While exotic locales, beautiful homes and five star hotels can be captivating and alluring, Beth never forgets something she learned attending the school of hard knocks… success in interior design is 5% creative and 95% business. Like a 2 hour play that takes months of rehearsal, being successful in this business is far more than just an appreciation for beauty and elegance, it takes an ability to execute on the mundane as well as the exciting, the payroll and the accounts receivable as well as the choosing sconces and finding just the right tremolo. And the iPhone has helped. It’s probably been the single most important development in interior design in decades because it gives you the ability to capture and share vivid images instantly, which moves the entire process along faster and puts clients and designers on the same page more quickly and easily…

And so it is that a little girl from a small town in Tennessee grew into a woman who has harnessed her passion for beauty and taken life by the horns… doing so while traveling across the planet to places that she would never have dreamed of back when she started tracing Dante…

And... if you're interested in more, Beth designed the Al Freco Dining Room in the Atlanta Home and Lifestyles'  Southeastern Designer Showhouse which can be seen through May 15th.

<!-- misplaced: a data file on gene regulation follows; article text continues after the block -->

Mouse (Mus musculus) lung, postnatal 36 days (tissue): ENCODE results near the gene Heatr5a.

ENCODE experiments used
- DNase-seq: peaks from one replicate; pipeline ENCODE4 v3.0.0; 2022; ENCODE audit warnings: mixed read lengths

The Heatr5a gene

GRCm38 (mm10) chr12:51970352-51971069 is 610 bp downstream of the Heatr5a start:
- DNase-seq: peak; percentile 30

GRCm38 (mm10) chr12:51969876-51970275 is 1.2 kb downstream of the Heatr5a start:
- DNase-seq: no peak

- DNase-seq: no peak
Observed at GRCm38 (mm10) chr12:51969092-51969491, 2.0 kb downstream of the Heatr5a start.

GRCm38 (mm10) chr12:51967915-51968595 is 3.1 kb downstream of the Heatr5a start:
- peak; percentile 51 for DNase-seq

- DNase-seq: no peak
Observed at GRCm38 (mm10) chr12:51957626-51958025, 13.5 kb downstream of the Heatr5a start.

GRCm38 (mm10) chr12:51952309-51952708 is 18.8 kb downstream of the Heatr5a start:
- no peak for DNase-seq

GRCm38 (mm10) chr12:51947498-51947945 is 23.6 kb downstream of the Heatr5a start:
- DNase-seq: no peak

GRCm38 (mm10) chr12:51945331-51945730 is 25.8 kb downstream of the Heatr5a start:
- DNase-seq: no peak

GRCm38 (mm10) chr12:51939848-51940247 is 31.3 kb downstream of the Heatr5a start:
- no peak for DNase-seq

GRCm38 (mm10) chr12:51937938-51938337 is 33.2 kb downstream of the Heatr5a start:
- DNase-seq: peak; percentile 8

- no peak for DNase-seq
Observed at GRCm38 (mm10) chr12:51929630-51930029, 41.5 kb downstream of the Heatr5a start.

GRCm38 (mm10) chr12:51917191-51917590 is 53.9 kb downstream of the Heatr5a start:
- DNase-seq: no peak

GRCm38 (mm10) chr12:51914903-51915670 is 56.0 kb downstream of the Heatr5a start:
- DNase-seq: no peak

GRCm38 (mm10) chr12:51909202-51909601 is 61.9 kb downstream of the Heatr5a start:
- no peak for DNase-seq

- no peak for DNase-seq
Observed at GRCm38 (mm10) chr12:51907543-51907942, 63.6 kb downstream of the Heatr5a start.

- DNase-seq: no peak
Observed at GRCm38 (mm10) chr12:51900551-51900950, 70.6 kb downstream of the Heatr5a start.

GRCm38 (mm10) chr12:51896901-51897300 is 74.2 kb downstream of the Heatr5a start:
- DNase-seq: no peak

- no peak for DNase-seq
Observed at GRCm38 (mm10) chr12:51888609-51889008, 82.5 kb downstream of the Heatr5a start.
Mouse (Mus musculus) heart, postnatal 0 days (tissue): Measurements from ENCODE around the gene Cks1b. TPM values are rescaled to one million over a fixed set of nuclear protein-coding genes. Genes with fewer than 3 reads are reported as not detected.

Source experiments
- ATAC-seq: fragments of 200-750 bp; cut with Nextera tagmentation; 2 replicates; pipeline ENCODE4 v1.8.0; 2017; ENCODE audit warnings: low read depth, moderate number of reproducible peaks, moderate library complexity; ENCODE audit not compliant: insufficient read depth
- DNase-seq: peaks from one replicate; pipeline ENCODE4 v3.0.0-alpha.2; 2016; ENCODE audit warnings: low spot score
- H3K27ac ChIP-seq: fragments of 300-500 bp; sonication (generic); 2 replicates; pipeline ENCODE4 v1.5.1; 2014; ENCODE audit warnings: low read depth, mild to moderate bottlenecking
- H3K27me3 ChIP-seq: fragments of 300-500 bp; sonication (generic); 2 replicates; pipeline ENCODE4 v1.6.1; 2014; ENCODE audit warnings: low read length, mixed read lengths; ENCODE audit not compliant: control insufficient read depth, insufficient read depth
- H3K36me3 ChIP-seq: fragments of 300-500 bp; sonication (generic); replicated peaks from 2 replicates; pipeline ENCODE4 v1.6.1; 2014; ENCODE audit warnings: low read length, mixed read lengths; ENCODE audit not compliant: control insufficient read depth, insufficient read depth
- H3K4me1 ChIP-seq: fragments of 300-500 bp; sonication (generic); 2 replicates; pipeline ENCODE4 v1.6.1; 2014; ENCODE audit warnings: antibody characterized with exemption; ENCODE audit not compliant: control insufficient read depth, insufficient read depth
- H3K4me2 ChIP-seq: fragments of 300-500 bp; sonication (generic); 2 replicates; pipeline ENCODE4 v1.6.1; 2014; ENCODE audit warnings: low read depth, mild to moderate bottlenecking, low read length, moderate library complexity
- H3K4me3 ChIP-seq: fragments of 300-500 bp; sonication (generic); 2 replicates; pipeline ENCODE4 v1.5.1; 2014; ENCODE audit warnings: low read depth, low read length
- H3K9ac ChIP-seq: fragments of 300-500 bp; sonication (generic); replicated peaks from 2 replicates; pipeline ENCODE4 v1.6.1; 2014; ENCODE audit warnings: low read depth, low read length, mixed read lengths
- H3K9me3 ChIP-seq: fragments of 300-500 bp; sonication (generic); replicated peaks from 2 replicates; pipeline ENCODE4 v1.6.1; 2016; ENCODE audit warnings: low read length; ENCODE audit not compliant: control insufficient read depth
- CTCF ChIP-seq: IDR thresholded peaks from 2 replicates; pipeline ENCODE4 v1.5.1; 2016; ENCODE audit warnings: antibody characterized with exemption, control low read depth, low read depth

Designer Showhouse

Designer Showhouse




Las Catalinas

Las Catalinas

Catalina, Beth's rescue from Las Catalinas

A Buckhead living room designed by Beth

A Lake Chatuge bedroom designed by Beth

The Beth Webb Interiors team, from left to right: Beth Webb, Whitney Ray, Courtney Godwin and Mary Clare Holm.

Tuesday, April 12, 2016

The Ultimate Dream... A Pied-à-terre in Paris

Anyone familiar with this blog will most certainly recognize that we here at A Tyner Antiques are big fans of Paris. The art, the architecture and… pretty much everything else. We’re quite sure the “City of Lights” is the most beautiful city in the world. Of course we’re in good company on that score, which is why the city is the backdrop for countless movies – including everything from Audrey Hepburn’s romp in “How to Steal a Million” to Woody Allen’s wonderful “Midnight in Paris” – books such as Ernest Hemingway’s A Moveable Feast and of course the art of Renoir's Le Moulin de la Galette and Seurat’s “Eiffel Tower”.

But that beauty is not just reserved for Parisians or tourists. Paris is one of the 10 most popular cities in the world for buying a second home… because so many people want to return… so often… and spend more than just a week at time. And who wants to live out of a suitcase when you can have a furnished apartment just waiting for your return? Well this month’s Architectural Digest has a feature on just one such pied-à-terre belonging to designer Timothy Corrigan. In the 8th arrondissement not far from the French president’s residence and the American embassy, the residence is spectacularly appointed and extraordinarily bright and colorful.

And then there’s the Ace of Space blog which just last month had a feature on another apartment in Paris, this one owned by Atlanta’s own Ann Huff of Huff Harrington. She worked with a team to completely redesign the quaint space that has a spectacular view of the nearby Eiffel Tower. And the beauty of Ann’s place is that when it’s not being used… it’s available for rent!


Photographs in Architectural Digest by Richard Powers